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Nov. 12, 2008
Contact: Brendan M. Lynch, University Relations, (785) 864-8855.

KU student researcher braves Antarctic chill to gauge ice thickness

LAWRENCE — It will be freezing and desolate. But the West Antarctic ice sheet holds scientific mysteries that University of Kansas graduate student Anthony Hoch hopes to solve.

So this month the New Strawn native jets to New Zealand to stockpile provisions and get hold of a subzero wardrobe. Then Hoch will ride on a C-130 military turboprop to McMurdo Station on Antarctica where he will double check equipment and undergo survival training. Next, he will fly to the West Antarctic Ice Sheet Base before setting out on a five-day trek across the bitter landscape — to be followed by a month of living inside a tent.

Hoch’s mission is to determine the precise depth of the ice sheet, because that ice could contribute one day to a boost in ocean levels worldwide.

“I’ll be operating a ground-penetrating radar in order to look at ice thickness and to see what’s at the bottom of the ice — and anything else we can see,” Hoch said. “A lot of people say they know exactly how much ice is down there, but until you actually measure it, we don’t know for sure. As far as sea level rise goes — until you know how much ice there is, you don’t know how much water there could be.”

While Hoch is completing his doctoral degree in geophysics, he works as a data analyst with the Center for Remote Sensing of Ice Sheets, a Science and Technology Center established by the National Science Foundation to measure and predict the response of sea level to changes in the ice sheets in Greenland and Antarctica. CReSIS is headquartered at KU.

Hoch said he is focused simply on compiling useful, reliable information.

“I don’t really look at if the ice is melting or not,” said Hoch. “My research is dedicated to each individual field site where I work. Internationally, there are a large number of groups that work together to gather this data. Then, they put all the data together to determine if overall the ice is melting or not. But I just collect the data. I don’t form the opinions that are released.”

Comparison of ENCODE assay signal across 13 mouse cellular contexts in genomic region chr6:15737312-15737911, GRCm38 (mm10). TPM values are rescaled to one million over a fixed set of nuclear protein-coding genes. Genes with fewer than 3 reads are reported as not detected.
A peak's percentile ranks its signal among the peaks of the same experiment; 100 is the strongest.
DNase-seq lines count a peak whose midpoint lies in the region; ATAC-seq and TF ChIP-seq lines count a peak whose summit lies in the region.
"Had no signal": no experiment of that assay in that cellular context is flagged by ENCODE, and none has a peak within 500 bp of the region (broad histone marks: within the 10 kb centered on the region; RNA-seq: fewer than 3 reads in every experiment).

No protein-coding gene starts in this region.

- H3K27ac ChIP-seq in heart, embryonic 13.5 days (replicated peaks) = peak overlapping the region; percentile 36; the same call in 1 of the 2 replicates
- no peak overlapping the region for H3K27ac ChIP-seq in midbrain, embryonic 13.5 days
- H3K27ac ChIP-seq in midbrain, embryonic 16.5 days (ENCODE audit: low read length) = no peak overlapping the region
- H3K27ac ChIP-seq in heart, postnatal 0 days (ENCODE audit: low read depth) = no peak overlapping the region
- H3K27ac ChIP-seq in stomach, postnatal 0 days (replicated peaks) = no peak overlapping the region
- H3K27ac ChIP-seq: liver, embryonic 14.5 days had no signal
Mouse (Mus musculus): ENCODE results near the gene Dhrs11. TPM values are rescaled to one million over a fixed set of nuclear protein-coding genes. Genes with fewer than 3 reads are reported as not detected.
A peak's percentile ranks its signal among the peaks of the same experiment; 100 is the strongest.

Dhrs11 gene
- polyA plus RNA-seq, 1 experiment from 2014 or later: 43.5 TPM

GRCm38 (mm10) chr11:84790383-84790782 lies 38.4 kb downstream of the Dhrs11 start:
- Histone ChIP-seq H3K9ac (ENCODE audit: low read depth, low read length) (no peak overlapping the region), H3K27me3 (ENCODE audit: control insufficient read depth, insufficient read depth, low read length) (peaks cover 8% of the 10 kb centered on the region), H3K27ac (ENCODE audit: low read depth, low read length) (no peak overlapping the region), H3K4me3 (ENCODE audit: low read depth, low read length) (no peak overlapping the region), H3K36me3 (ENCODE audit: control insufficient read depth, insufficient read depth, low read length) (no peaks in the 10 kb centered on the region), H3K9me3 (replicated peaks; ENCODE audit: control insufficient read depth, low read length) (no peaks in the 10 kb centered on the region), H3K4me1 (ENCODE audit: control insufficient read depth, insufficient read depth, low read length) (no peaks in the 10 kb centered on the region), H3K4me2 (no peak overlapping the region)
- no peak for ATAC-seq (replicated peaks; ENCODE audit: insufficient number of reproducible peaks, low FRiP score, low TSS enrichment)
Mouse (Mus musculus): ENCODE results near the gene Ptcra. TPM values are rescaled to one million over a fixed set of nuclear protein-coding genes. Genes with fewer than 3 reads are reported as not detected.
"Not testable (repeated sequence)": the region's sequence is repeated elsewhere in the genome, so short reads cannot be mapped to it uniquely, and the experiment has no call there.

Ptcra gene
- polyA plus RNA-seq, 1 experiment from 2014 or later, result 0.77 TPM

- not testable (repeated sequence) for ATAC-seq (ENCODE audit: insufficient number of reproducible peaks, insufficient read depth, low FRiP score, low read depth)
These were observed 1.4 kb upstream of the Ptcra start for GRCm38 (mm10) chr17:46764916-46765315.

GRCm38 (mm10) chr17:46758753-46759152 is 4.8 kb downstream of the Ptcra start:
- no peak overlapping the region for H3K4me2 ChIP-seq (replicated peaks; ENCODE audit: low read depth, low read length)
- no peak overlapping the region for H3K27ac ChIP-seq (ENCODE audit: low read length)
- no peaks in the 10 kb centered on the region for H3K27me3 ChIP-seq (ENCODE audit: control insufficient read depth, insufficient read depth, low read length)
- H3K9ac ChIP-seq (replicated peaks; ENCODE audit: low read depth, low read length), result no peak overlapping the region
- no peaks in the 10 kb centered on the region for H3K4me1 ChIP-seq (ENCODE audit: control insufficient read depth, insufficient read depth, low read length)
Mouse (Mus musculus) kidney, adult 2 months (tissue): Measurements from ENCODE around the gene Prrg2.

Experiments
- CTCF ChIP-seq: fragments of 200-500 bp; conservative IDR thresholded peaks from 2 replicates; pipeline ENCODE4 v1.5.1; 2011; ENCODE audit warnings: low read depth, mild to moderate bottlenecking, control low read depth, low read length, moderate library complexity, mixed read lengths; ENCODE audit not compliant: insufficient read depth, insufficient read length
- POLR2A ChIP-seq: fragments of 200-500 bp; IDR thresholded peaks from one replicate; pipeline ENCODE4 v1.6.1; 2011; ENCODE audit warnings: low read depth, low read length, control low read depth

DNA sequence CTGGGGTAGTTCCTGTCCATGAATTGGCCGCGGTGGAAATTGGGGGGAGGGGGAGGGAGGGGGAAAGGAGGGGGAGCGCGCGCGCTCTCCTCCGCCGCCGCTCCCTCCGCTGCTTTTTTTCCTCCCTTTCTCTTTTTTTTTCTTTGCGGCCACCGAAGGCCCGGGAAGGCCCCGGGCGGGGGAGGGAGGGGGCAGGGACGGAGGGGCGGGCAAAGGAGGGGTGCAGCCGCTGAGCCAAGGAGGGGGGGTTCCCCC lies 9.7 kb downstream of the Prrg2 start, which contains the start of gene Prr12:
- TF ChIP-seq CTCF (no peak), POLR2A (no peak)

To measure the West Antarctic Ice Sheet, the KU student will operate an Interferometric Synthetic Aperture Radar, which provides a detailed picture of ice thickness and ice bed topography. The device includes a large computer that stays inside a tracked vehicle, with cables leading to antennas arrayed on a large sled.

Hoch will also deploy technology known as a “seismic streamer.”

“The seismic streamer is a concept where we take seismic cables and geophones connect them all in line, so you spend less time moving the geophones between different shot points,” Hoch said. “What is conventionally done now is that each geophone is individually buried into the snow. The streamer takes an idea borrowed from marine seismic surveys, where you should be able to just drag the sensors along and acquire data more quickly.”

The KU student cautions that when operating sensitive equipment at bone-chilling temperatures, sometimes things go awry.

“Machinery breaks down,” Hoch said. “Sometimes, we can fix it in the field. But Antarctica is not a very friendly environment for putting electronics back together. So we take spare parts and we’re well-trained on how to fix equipment in the field — but things do break.”

Whatever the outcome, Hoch said he is appreciative for the research opportunity in Antarctica that he has earned through his job at CReSIS and studies at KU.

“When I first came here I really didn’t know which department I was going to be in,” he said. “Geology was something that I always liked, so I picked it up as a study at KU. Originally I only intended on completing my bachelor’s degree. But the fact that I’m here doing Ph.D. work really amazes me. It’s good work.”

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